It costs RMB180 (a little less than US$30) for a two-hour ride, and more for longer rides that go deeper into the mountains. The prices seem to be fixed by the company that bought the horses. My mother-in-law felt dizzy as soon as she mounted the horse, so she decided to wait for us in the village. We had no problem getting her a refund at the end.

Incidentally, I asked how heavy a burden the horses could carry and was told about 100 kilos (220 pounds). I'm not sure how old you have to be to ride, but my daughter is 10 and I saw even younger kids who seemed to be having a lot of fun.

For the whole trip, your horse walks on a path while led by a local guide, so it's safe for people of all ages. The ride starts by going through the village, which is built on the mountain side. The houses you pass by are the real houses of the locals. The larger ones belong to families that own yaks, the main cattle animal and source of income here before tourism started to develop.

After climbing out of the village, we were invited to "worship the sacred mountain," a short ritual to pay respects to the mountain grounds that we were about to enter. For RMB50, we burned incense the way Tibetans do, threw some paper amulets to the wind, and tied little pennants to a large wooden structure that was already loaded with them. Only upon coming down did we learn that this was optional, but these are all authentic Tibetan practices, so we advise you do it for the experience even if it's a bit costly. We even gave a RMB50 tip to one of our guides and she seemed genuinely happy about it. (Our horses were also happy to get half an apple each!) That would seem to confirm what another reviewer said: the guides probably get only a small percentage of the RMB180 fee.

Once you're up the mountain, you dismount to let the horses graze in a small pasture (may be different in the colder season). You can then sit under a tent and buy some Tibetan tea or yogurt made with yak milk. The yogurt is tart on its own, but you can add sugar if you want. It was very fresh despite the heat. One bowl costs RMB15, but where else will you ever get to eat yak yogurt!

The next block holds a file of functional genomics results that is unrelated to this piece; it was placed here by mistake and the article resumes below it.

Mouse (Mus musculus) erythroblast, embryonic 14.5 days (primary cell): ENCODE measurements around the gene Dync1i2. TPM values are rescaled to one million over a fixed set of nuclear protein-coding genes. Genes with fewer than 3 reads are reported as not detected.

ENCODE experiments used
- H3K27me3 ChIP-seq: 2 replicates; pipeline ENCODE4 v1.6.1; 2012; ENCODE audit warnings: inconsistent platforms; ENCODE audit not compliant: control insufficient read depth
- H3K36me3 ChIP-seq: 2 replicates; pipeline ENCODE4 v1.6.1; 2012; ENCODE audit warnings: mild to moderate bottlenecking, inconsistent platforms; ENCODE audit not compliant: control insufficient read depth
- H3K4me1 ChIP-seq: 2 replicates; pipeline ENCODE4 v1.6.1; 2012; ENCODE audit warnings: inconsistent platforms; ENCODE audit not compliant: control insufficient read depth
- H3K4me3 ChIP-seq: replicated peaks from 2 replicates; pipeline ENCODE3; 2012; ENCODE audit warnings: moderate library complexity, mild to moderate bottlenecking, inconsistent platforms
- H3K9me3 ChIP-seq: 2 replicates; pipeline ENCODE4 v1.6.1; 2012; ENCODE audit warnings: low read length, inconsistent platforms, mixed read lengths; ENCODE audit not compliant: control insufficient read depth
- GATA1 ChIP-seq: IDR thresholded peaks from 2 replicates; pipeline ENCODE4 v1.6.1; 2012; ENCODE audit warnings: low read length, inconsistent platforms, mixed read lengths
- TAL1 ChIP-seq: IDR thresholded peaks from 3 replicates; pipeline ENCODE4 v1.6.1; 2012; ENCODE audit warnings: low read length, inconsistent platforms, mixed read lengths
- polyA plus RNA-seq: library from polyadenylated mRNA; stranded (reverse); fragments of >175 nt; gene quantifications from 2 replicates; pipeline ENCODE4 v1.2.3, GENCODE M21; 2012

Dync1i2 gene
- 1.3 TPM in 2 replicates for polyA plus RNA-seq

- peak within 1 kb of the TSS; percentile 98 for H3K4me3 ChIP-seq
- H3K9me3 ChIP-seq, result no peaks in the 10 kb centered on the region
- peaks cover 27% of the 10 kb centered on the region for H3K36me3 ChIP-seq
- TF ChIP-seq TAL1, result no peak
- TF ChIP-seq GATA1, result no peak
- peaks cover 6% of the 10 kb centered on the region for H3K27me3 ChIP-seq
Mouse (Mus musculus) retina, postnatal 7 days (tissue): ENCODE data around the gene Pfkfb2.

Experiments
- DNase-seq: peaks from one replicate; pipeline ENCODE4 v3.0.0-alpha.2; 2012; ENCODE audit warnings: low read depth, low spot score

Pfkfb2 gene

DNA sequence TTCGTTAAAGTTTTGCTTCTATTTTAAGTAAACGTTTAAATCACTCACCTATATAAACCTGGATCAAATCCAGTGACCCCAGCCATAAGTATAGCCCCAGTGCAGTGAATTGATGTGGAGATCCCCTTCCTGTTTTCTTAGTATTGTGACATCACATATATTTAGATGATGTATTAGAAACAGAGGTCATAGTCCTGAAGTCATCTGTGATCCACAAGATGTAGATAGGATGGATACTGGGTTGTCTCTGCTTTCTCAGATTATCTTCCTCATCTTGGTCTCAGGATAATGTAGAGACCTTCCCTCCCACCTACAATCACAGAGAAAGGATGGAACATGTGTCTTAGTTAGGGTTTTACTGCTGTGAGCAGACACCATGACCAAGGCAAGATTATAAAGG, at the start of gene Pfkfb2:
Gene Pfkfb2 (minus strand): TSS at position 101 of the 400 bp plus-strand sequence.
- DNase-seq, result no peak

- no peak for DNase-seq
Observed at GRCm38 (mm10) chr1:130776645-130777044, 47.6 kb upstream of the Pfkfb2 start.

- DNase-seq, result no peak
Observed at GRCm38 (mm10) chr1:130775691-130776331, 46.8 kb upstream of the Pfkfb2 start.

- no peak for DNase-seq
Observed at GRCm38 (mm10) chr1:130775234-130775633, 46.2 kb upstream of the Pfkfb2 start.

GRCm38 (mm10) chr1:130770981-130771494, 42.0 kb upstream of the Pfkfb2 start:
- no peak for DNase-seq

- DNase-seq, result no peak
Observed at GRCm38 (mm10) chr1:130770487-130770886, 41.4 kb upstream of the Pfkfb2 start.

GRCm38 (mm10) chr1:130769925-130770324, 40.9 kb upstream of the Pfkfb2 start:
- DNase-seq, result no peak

The ride goes on and you cross small rivers on your way back to the village, which you enter from the other side. The whole ride lasted about 2.5 hours, but nobody asked for a supplement. All in all, a fun and relaxing afternoon with friendly people in a beautiful setting!

Finally, the village is at more than 2,000 meters (6,500 feet) above sea level, and you're just sitting on your horse getting struck by the sun, so don't forget your sunscreen!

Date of experience: August 2013
4  Thank canadian_in_china
This review is the subjective opinion of a TripAdvisor member and not of TripAdvisor LLC
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Reviewed 29 August 2013

we went horseback riding to a shrine at the top of the valley...an experience I'll never forget...super beautiful and very nice, lovely people

Date of experience: August 2013
Thank 927EricB
This review is the subjective opinion of a TripAdvisor member and not of TripAdvisor LLC